David Ignatow is remembered as a poet who wrote popular verse about the common man and the issues encountered in daily life. In all, he wrote or edited more than twenty-five books and was the recipient of numerous awards, including the Poetry Society of America's Shelley Memorial Prize and Robert Frost Medal, the Bollingen Prize, and the John Steinbeck Award. Early in his career he worked in a butcher shop. He also helped out in a bindery in Brooklyn, New York, which he later owned and managed. During the Great Depression in the 1930s, he sought employment with the Works Progress Administration (WPA) as a journalist. His father helped him with the funding to produce his first book, Poems, in 1948. Although the volume was well received, he had to continue working various jobs and find time in between to pursue writing. These jobs included work as a messenger, hospital admitting clerk, vegetable market night clerk, and paper salesman. Other books followed, such as The Gentle Weight Lifter and Say Pardon. Among his other books are Rescue the Dead, The Notebooks of David Ignatow, Facing the Tree: New Poems, Sunlight: A Sequence for My Daughter, I Have a Name, Whisper to the Earth, The One in the Many: A Poet's Memoirs, and Gleanings: Uncollected Poems, 1950s and 1960s.
Direct statement and clarity were two of Ignatow's primary objectives in crafting a poem. Fidelity to the details and issues of daily life in Ignatow's poetry won him a reputation for being "the most autobiographical of writers," suggested Dictionary of Literary Biography contributor Christopher Brown. Nevertheless, observed Harvey Shapiro in a Poetry Society of America Journal memorial essay, his poems have "wide appeal" because they relate experiences "shared by so many;" such as "hustling for a buck, dealing with the boss, [and] selling to people." "His style," summarized Shapiro, "shifted from realism through surrealism, to lyricism and myth—all in his quirky city tongue—but all of it bread for the living." Describing the contents of Ignatow's posthumously collected At My Ease: Uncollected Poems of the Fifties and Sixties, Rain Taxi contributor William Billiter praised: "complex, beautiful, lacerated with living and with toil, uncompromising. Yet, for all that, there is an easy grace and Athenian simplicity." ". . . classic Ignatow, emotionally open yet philosophically detached," wrote Matthew Flamm in his New York Times Book Review assessment of 1999's Living is What I Wanted: Last Poems. In this collection, the last volume the poet assembled before his death, Ignatow "look[s] back on, over, and squarely at life," noted Booklist 's Ray Olson, who praised the "simply wise and elegant pieces" in Living is What I Wanted.
Ignatow once told Contemporary Authors: "My avocation is to stay alive; my vocation is to write about it; my motivation embraces both intentions, and my viewpoint is gained from a study and activity in both ambitions. The book important to my career is the next one or two or three on the fire." Ignatow more recently told Contemporary Authors: "As I grow old, I find myself more bold in writing about death. My more recent poems treat the subject from almost every angle: without anger, with study and contemplation. Writing about death and dying calms what underlying fears impel me to bring the coming event out into the open. I think of this writing as a kind of triumph over time that remains to me. I look out upon trees and recognize my relationship to them, as organic quantities, in which I feel a satisfying companionship. Earth itself is for a time being, the universe no less. In short, I am a participant in a worldly epic, if significance can be found in living and dying, together with everything and everyone else. I bow to my higher self."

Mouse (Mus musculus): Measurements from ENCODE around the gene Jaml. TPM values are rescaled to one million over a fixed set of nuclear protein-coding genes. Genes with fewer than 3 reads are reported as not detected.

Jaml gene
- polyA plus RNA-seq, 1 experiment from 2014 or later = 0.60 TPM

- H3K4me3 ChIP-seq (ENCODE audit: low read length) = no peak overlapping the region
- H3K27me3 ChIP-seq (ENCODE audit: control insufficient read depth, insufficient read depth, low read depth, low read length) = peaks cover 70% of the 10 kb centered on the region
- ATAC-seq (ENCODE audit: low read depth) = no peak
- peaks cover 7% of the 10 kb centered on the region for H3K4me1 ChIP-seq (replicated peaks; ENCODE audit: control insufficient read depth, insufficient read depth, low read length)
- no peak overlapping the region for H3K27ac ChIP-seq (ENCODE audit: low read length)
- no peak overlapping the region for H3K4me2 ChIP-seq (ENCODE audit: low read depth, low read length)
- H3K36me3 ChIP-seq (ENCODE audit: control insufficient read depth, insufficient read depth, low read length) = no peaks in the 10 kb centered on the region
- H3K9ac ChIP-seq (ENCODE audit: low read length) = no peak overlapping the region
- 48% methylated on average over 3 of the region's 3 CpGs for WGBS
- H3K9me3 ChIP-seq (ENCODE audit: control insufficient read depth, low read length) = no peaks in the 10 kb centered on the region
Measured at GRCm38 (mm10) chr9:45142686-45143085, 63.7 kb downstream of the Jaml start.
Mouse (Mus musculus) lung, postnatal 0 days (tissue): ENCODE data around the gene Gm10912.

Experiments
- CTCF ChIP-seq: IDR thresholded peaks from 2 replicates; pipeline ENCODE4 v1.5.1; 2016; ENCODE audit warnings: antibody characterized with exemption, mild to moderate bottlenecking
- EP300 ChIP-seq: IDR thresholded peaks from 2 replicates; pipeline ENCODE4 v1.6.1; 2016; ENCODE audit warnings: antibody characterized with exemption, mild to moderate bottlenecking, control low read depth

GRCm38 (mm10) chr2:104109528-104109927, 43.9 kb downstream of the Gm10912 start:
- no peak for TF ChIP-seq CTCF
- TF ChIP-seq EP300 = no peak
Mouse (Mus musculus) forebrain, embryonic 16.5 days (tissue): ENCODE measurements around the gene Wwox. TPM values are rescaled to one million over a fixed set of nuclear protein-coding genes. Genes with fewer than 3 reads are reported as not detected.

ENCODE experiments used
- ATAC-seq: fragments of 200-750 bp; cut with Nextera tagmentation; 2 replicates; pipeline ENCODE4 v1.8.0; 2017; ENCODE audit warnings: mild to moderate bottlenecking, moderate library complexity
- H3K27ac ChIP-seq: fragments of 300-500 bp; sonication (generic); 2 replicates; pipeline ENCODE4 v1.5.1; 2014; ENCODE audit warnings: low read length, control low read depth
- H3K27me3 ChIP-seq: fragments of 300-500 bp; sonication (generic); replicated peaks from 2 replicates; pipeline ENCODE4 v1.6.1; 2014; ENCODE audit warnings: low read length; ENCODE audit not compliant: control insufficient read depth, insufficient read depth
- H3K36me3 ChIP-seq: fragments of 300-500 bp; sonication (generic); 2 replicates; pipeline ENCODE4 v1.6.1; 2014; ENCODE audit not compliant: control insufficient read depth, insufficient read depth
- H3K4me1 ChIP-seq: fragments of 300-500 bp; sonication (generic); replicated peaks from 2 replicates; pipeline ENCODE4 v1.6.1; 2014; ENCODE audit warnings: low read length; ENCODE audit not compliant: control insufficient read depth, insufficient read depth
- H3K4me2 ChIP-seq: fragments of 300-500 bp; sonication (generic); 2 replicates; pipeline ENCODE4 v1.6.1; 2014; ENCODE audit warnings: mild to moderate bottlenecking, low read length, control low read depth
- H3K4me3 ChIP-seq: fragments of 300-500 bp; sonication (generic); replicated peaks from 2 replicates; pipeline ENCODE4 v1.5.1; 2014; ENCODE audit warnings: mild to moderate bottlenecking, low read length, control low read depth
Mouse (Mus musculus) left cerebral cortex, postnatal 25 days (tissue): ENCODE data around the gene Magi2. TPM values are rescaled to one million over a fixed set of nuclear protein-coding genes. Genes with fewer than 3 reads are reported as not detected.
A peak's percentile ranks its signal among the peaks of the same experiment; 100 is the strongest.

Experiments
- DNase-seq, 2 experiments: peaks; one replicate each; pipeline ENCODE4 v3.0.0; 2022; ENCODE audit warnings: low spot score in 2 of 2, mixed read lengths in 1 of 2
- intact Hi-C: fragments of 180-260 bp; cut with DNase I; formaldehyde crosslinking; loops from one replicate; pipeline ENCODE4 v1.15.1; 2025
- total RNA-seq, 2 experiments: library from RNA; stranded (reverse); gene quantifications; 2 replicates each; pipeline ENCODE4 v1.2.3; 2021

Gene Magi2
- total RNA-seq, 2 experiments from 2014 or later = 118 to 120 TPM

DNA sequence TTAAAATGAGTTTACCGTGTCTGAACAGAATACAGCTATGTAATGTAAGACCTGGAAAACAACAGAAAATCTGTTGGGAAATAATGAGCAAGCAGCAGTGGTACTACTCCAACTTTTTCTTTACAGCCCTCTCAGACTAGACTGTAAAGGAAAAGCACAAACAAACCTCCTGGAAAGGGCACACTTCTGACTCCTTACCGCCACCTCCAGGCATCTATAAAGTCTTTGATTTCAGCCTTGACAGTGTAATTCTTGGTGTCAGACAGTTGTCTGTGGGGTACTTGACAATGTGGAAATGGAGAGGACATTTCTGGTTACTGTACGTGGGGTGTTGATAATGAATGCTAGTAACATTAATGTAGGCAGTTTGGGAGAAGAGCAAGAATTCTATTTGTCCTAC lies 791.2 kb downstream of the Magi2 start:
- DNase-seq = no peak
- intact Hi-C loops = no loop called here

Delineating his influences, Ignatow once told Contemporary Authors: "The modern poet most influential in my work was William Carlos Williams. Earlier influences were the Bible, Walt Whitman, Baudelaire, Rimbaud, Hart Crane." In Williams, as in the works of Peruvian surrealist Cesar Vallejo, Ignatow most appreciated "the language of hard living; the universal language," which is perceived "in the lines of the poets where you can feel the mind running like an electrical current through the muscles," he told Paris Review contributor Gerard Malanga. Ralph J. Mills observed in Cry of the Human: Essays on Contemporary American Poetry that Ignatow "has placed himself in the tradition of those genuine poets who have, in independent ways, struggled to create a living American poetry from the immediacies of existence in this country, from the tragedies and potentialities of its legacy, and from the abundant music and vitality of its language." "Authenticity speaks to us from every line of Ignatow's poetry," asserted Mills, "reaching into our lives with the force and deliberation of the seemingly unassuming art which he has subtly and skillfully shaped."
Critics trace several stages of development in the body of Ignatow's works. One line of development in the books is a gradual change in Ignatow's poetic technique. "His typical poem is a short lyric expressing what to all appearances are his genuine thoughts and feelings, yet he is expert at adopting personae, particularly those of insane businessmen and killers, to convey more effectively his vision of modern American life," noted Brown. As current events became increasingly macabre, Ignatow more frequently expressed his response to them in the form of the prose poem, which allows for the depiction of nightmarish sequences from a civilization reeling out of control. For example, in "A Political Cartoon," the President and cabinet members recklessly toss a gun around a conference room until two of them get shot to death; backing a dump truck into the room, the poet arrives to bury them all under a load of grain.